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Lately I've been inspecting a key generator program in IDA Pro. I believe the thread here discusses a similar key generator. Therefore, it may be referred to for certain details. The key generator takes a device serial number as input and generates a 32 byte (character) master key along with a OTPAUTH URI of the form in the link aforementioned.

  • The master key is only a function of the current time (in seconds from epoch). Therefore changes every second regardless of different serial numbers.

Since the key changes every second, so does the OTPAUTH URI. I wonder how is the server supposed to verify a TOTP once a client enters it under this situation?

Edit: So now there are some new questions:

  • How do I authenticate to a server with this keygen knowing that the keygen is using srand(time(NULL)) for the seed while calling rand() 8 consecutive times to generate a 32-byte random sequence.
  • Is it logical to say the time step for the OTP codes is still 30 seconds while we know that the key and consequently secret are changing every second? Does this translate to the fact that the OTP validity is 1 seconds now?

Vulnerability: Isn't the server susceptible to creating TOTPs of the future and saving them in a repository by an adversary? While I'm writing this section 1476946414 seconds have passed since epoch. Assume creating a TOTP for the time equivalent to 1476947000 seconds passed from epoch. The keygen may be modified such that 1476947000 is passed to srand() instead of time(NULL). Presumably there will also be enough time to derive the TOTP from the OTPAUTH URI.

Patching using IDA Pro 6.8:

So I thought its better to continue in a hands on fashion. Scrolling through the disassembly, I changed the call to time(NULL) to a mov instruction, assigning my favorite time to eax. In order to check my patch I ran the original keygen on the favorite time. The results were equivalent. Three things still bother me:

  1. May the validation process the server carries out be concealed in the keygen or the keygen is what its only expected to be, a keygen?!
  2. The disassembly has a bunch of strings resembling openssl subroutines I presume. For instance digest.c, pmeth_gn.c, pmeth_lib.c, etc. The codes are available on the web. However, I found no lucid documentation for a layman. I suspect if the server's validation parameters are defined here. I've also been able to detect SHA256 and SHA512 cryptographic constants in the disassembly using findcrypt2.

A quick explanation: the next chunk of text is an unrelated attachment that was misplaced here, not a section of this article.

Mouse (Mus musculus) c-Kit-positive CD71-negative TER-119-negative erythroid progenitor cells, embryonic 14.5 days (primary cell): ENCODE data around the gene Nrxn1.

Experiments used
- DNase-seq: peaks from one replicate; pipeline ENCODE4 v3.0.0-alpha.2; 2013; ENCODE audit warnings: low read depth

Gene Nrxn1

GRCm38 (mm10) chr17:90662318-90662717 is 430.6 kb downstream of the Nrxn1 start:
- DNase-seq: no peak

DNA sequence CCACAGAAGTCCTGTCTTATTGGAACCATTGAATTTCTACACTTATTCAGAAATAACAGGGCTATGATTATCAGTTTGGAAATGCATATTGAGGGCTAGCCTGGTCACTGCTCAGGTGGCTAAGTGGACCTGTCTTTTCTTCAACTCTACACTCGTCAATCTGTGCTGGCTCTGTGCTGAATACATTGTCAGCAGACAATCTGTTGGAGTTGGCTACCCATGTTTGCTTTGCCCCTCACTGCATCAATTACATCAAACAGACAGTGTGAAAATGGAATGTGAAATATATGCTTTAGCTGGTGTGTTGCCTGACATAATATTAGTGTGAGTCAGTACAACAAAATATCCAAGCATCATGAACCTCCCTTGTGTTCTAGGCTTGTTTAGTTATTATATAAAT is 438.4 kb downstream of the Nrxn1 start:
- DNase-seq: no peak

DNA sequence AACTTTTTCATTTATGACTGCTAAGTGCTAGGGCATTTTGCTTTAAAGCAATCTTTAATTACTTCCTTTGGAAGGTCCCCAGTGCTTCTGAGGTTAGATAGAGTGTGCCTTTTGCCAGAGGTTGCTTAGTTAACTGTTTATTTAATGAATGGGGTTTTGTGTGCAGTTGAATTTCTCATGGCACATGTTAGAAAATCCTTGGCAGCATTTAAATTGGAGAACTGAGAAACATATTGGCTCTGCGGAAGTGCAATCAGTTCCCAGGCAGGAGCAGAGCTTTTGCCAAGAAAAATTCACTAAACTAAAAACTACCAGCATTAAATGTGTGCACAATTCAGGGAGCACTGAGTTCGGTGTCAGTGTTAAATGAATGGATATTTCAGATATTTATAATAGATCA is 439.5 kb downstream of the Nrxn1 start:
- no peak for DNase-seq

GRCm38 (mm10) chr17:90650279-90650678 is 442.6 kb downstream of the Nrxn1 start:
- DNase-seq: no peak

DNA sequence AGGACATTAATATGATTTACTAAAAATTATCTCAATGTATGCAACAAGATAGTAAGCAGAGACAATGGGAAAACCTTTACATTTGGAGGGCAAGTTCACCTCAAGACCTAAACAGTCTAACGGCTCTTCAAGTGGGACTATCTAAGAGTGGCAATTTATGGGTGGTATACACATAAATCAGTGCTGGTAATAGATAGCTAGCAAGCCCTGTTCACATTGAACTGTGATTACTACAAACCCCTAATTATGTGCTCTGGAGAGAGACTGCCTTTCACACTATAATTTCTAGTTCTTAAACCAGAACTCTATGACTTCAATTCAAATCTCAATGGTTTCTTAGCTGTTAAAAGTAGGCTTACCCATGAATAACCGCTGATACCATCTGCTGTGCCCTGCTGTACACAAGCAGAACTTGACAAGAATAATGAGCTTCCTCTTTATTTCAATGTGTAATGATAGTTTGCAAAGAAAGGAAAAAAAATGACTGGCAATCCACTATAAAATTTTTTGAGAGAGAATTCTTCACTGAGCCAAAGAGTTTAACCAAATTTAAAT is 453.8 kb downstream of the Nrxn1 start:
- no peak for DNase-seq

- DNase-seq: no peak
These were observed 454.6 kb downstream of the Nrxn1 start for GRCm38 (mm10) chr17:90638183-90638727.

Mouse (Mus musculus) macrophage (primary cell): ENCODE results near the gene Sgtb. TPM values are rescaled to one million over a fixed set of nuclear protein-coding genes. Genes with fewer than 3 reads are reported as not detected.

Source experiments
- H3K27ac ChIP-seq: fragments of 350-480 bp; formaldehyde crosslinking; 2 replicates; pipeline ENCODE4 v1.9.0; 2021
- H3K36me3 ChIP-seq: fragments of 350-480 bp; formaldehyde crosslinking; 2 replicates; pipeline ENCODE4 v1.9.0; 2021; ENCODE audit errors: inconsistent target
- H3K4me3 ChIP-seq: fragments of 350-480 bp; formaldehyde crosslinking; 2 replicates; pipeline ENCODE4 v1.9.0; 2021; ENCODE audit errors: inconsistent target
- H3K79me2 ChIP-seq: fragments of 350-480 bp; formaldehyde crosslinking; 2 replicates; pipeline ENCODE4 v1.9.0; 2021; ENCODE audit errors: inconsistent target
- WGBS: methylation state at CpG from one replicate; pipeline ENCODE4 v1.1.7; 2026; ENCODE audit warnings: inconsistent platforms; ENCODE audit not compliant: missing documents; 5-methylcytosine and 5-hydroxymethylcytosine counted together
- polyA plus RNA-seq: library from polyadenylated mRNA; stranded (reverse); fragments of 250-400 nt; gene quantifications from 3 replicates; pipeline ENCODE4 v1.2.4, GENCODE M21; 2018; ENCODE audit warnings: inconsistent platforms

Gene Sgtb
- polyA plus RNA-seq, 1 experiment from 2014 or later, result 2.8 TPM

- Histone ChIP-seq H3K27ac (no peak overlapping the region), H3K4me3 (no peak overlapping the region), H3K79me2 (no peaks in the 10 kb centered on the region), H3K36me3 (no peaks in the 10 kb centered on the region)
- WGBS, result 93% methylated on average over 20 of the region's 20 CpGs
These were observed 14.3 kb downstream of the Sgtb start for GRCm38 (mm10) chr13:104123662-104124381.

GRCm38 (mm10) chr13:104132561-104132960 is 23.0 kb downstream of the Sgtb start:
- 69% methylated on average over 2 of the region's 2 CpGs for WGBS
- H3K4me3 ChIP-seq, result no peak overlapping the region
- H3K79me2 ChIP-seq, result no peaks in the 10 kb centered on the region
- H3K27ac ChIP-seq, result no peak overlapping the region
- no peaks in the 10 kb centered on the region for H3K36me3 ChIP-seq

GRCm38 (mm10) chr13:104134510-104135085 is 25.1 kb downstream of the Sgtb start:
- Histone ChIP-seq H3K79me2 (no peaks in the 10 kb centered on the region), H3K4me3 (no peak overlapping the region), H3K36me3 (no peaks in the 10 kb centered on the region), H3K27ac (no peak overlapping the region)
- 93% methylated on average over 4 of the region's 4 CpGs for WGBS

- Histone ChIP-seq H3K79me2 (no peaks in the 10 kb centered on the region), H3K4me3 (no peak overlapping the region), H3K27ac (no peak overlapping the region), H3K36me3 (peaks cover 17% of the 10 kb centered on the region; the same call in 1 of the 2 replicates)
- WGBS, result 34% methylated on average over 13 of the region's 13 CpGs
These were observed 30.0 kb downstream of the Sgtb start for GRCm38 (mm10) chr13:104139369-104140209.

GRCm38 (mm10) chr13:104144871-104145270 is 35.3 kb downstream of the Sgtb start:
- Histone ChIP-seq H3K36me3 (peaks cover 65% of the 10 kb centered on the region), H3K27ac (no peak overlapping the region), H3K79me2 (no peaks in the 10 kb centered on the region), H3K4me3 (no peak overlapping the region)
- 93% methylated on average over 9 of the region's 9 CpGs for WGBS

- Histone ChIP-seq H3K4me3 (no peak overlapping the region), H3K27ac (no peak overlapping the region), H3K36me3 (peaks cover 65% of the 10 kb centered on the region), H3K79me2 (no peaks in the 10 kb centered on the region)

3. I've been cautioned that the keys are generated using Linux. What effect may this have? I'm still on the Windows track!

Switching to Linux:

  1. So I installed Ubuntu 16.04 and ran the patched linux binary keygen. The key file and the secret were completely different from the ones generated by Windows for the same time. Before reaching the specified time, I created the HMAC and derived the TOTP codes for that specific time and entered them exactly on the specific time. However, I was not able to authenticate. It may seem that the server is not expecting TOTPs for the current time. I have no idea TOTPs for what time should I feed to the server!

  2. While findcrypt2 did not find any sign of AES in Windows keygen binary, it did notice multiple Rijndael 's in the Linux keygen binary (just adding as additional info).

  3. I have been able to receive the server binary. I think the authentication procedure must be outlined there. But where should I look?

Here is the Final Problem: The key generator program is used to produce device specific keys. There is a weakness in how these keys are generated which should be exploited to generate valid one-time codes for any device.

  1. The serial number may be any 9-digit number. I personally have been working with 381151134.

  2. Usage: keygen [-g OR -m master_key_file] -k serial -o master_output_file

  3. To download the keygen Linux binary click here. The Windows binary is found here.

  • The question is a bit confusing to me. Can you perhaps edit it and add some order and clarifications? From what i can tell i think digest is related to the actual hash generation and if i'd have to guess i'd say the rand() values are fed into the hash's digest function. – NirIzr Oct 17 '16 at 20:13
  • @NirIzr I just modified the question. In case more info is needed, please let me know. I was trying to keep it short though! – Newbie Oct 17 '16 at 20:36
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    @NirIzr I cut the question into pieces. It's easier to proceed step by steps! – Newbie Oct 18 '16 at 6:23
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    That's easy, the server could just generate 300 master keys to allow the password generated last 5 minutes be valid. – kennytm Oct 18 '16 at 11:44
  • @kennytm Won't the server be under risk then? Let me ask another way. What should a client do to authenticate to the server, assuming the server will simply generate one TOTP having no database? I want to know why on earth should the server care about a clients authentication, holding a bunch of master keys? Shouldn't the client sort out the way to properly authenticate to the server once the rules are on ground? – Newbie Oct 18 '16 at 12:04
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Since the key changes every second, so does the OTPAUTH URI. I wonder how is the server supposed to verify a TOTP once a client enters it under this situation?

The server must be aware of previously generated keys to provide usability. Either by generating previous keys on the fly (I can imagine an algorithm that tries t-0 and if that fails t-1 and if that fails t-2 for a predefined range to allow users to input a value some time after moving to the next.